A recent study shows that children are suited to endurance activities, not only because kids have fatigue-resistant muscles, but because they recover quickly from high-intensity exercise—even more quickly than trained adult endurance athletes. Researchers conducted the study to determine whether prepubescent children are metabolically comparable to well-trained adult endurance athletes, since it’s been established that children can complete repeated high-intensity exercise bouts more easily than untrained adults.
Participants consisted of three groups: 8- to 12-year-old untrained boys, untrained men (aged 19–23) and trained male endurance athletes (aged 19–27). Data collection included biometric information for all participants. On two separate occasions, participants performed sprints on a cycle ergometer and underwent a cycling test to determine maximal anaerobic power. Measurements of heart rate, gas exchange, perceived exertion and blood lactate levels were used to determine exertion and recovery rates. Data analysis showed that the children were metabolically comparable to trained adult endurance athletes when it came to postexercise recovery.
Study author Sébastien Ratel, PhD, of Clermont-Auvergne University in Clermont-Ferrand, France, said, “We found the children used more of their aerobic metabolism and were therefore less tired during the high-intensity physical activities. They also recovered very quickly—even faster than the well-trained adult endurance athletes—as demonstrated by their faster heart rate recovery and ability to remove blood lactate. This may explain why children seem to have the ability to play long after adults have become tired.”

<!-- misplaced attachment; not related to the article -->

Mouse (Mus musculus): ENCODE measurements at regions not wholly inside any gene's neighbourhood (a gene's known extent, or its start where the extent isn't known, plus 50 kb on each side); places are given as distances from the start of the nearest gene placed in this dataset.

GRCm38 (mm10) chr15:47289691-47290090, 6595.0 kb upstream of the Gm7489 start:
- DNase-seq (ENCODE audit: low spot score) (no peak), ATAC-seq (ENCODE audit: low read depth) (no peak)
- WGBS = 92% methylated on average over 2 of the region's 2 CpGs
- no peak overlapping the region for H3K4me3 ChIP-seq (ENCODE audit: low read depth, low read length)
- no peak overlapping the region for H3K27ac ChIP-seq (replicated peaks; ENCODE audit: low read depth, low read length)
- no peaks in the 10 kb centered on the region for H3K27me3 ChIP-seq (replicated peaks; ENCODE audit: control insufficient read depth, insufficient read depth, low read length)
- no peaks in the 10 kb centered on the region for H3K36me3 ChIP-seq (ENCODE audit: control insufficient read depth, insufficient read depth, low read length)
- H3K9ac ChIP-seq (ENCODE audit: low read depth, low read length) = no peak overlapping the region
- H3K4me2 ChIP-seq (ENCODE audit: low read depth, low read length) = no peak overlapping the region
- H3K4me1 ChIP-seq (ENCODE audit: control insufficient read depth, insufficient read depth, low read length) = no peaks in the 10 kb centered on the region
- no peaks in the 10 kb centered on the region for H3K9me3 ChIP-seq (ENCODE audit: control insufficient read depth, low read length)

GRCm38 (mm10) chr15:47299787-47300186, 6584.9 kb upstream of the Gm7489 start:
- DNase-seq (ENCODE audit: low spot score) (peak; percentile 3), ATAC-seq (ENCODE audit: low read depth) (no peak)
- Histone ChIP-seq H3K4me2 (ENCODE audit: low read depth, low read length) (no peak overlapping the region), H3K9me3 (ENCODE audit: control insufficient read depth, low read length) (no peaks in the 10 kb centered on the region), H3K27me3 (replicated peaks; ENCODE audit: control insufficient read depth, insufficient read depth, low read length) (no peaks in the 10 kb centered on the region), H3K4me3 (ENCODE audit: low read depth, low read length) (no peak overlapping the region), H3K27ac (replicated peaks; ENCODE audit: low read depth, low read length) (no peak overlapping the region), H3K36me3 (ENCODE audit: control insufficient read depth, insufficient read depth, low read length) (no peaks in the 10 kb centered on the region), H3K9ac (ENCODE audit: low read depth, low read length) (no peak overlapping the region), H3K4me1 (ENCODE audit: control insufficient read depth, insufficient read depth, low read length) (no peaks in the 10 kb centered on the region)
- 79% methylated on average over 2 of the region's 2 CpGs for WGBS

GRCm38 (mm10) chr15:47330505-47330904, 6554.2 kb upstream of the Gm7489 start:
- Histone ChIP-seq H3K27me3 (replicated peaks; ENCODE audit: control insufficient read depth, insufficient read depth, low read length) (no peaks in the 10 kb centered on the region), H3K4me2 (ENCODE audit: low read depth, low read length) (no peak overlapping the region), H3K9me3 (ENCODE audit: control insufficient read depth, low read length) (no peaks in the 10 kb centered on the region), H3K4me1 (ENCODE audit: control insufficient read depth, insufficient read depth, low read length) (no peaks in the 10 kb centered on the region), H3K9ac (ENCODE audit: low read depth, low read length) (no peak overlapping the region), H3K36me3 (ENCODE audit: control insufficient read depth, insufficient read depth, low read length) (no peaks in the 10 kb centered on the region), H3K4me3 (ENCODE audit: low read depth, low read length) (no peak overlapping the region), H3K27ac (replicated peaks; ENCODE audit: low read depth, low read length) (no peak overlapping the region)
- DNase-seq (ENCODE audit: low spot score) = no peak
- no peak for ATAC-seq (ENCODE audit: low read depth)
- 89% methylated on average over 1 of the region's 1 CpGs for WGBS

The authors suggest that since children have natural aerobic endurance, strategies for improving youth exercise performance could include a focus on movement technique to increase mechanical efficiency. Another priority could be aerobic training during and after puberty to maintain aerobic potential, because natural endurance declines when children enter puberty.
The study is available in Frontiers in Physiology (2018; 9 ).